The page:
A look at long-term trends tells the story more clearly. Ten years ago, there were 778 news producing stations. That number shrank dramatically during the recession, and hasn’t recovered. But the number of stations carrying news they don’t produce has grown substantially in just the last few years. Three years ago, 235 stations fit that description. The new record of 339 is an increase of 44 percent. Let that sink in for a minute.

What does this new local TV landscape mean for viewers and journalists? My chapter on local TV news in the 2014 State of the News Media report lays it out. “You can argue that every time you add an outlet, that unless you add a commensurate number of staff people then you’re just spreading yourself thinner and thinner,” Papper said at the time (emphasis mine).

We won’t know the results of the annual RTDNA staffing survey for another month or two, but my guess is that, when the numbers come out, they won’t show anything like a proportional increase in the number of people employed in TV newsrooms. The conclusion is inevitable: producing more TV news with a higher airtime-to-staff ratio affects the quality of the product, and not in a good way.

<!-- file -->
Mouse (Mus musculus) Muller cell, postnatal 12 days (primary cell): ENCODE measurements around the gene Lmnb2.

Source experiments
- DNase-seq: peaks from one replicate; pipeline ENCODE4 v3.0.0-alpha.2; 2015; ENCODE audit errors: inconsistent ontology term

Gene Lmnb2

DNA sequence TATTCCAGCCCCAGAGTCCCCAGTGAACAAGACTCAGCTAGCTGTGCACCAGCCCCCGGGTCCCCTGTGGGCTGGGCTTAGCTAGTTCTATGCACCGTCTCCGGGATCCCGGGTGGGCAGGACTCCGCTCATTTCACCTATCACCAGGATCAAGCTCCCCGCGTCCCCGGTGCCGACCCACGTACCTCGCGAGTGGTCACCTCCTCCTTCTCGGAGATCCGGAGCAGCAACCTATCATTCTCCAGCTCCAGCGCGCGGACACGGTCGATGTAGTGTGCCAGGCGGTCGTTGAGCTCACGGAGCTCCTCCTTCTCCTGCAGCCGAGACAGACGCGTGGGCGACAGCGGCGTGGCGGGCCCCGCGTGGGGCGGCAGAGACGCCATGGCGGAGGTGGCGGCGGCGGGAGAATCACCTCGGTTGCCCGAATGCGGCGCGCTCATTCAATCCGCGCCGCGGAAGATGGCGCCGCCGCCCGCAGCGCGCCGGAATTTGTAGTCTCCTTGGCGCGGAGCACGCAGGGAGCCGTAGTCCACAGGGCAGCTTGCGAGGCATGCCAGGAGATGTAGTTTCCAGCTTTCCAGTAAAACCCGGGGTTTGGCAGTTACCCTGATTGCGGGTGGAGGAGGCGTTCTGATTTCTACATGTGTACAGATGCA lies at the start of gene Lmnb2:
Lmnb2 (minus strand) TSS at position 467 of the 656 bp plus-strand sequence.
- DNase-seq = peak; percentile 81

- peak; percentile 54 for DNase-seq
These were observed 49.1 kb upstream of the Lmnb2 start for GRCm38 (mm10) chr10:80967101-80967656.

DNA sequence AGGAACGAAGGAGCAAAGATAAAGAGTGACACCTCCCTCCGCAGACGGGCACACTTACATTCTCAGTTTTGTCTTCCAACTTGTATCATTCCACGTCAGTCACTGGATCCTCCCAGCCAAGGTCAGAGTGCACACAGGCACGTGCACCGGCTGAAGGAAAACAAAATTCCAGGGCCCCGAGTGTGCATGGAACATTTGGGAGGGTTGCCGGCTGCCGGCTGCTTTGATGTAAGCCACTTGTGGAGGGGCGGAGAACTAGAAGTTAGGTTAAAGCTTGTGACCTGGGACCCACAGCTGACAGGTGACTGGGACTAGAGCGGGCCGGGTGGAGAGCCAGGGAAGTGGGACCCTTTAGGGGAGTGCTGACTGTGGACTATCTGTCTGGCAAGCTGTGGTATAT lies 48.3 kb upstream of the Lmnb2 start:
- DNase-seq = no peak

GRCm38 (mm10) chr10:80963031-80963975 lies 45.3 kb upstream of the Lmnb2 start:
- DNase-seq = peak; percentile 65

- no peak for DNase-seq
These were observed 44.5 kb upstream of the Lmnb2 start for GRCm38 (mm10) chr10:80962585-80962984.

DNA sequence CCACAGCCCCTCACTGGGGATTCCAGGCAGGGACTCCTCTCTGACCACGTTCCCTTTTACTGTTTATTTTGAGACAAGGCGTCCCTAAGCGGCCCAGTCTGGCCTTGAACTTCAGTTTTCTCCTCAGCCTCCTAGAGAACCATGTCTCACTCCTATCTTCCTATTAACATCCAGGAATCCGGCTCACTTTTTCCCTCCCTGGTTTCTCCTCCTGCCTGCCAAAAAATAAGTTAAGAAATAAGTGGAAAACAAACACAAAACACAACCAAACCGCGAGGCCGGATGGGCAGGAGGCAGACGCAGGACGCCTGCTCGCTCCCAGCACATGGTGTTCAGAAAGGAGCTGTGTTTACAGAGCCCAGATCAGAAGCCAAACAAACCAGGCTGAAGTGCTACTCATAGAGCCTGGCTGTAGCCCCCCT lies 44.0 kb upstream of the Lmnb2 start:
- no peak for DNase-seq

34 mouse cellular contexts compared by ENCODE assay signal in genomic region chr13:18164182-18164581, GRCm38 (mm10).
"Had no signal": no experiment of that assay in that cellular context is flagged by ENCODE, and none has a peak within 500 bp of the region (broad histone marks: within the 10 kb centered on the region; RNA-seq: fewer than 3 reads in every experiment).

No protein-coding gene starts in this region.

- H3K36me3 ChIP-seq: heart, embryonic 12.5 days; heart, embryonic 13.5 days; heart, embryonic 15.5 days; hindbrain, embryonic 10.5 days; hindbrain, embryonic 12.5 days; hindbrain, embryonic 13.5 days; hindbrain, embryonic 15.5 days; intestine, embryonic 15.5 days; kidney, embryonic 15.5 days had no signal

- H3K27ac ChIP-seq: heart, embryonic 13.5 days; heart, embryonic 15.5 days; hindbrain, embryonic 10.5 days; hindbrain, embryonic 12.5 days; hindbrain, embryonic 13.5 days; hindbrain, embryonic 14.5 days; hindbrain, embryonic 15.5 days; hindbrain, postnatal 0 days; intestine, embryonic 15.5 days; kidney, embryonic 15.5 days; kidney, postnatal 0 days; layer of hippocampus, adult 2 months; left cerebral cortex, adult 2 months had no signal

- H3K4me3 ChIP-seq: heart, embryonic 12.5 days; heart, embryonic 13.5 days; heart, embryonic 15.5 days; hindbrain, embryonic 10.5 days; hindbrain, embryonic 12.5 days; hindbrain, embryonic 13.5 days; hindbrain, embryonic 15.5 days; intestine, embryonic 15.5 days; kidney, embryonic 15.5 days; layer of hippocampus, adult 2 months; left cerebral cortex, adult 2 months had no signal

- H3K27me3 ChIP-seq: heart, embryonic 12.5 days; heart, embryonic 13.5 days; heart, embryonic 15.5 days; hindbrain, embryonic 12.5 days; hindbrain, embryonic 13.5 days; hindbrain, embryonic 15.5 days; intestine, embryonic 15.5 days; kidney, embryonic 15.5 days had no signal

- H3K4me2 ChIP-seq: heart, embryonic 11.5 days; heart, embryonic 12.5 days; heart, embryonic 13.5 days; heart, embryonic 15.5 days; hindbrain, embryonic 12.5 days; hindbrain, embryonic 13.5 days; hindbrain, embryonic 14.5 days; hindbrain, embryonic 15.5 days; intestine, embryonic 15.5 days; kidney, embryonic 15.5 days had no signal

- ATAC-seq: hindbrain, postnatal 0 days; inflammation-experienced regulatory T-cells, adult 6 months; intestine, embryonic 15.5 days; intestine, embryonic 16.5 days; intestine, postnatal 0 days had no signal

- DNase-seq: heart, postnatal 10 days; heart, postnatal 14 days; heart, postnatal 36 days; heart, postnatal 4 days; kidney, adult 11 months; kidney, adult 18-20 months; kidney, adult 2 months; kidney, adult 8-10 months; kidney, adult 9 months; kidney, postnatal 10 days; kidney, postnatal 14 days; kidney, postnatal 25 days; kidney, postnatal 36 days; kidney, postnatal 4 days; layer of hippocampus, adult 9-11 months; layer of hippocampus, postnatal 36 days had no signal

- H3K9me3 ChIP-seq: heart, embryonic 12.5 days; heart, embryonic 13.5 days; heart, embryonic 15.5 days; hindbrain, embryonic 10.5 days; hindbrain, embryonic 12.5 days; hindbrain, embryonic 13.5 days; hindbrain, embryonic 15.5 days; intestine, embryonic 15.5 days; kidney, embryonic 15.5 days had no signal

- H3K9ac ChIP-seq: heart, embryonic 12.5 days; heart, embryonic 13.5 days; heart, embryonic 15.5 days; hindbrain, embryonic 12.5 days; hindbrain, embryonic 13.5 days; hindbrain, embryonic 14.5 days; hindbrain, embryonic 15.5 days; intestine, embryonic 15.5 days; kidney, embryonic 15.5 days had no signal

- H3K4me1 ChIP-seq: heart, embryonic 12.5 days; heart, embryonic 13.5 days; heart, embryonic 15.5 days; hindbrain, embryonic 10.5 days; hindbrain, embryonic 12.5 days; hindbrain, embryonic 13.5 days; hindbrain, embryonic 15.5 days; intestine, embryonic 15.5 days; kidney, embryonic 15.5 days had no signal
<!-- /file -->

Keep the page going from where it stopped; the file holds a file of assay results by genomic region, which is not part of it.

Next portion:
Advice for newsroom interns

It’s that time of year. Students are frantically looking for summer internships or stressing about how they’ll manage to survive through the (unpaid) internship they already have lined up.

We’ve shared advice on how to make the most of your newsroom internship on the blog before, but there’s always room for more, right? These tips are from Laura Gassner Otting, who focuses on nonprofits, but whose suggestions are absolutely on target for journalism interns as well.


Local TV news profitable on air, online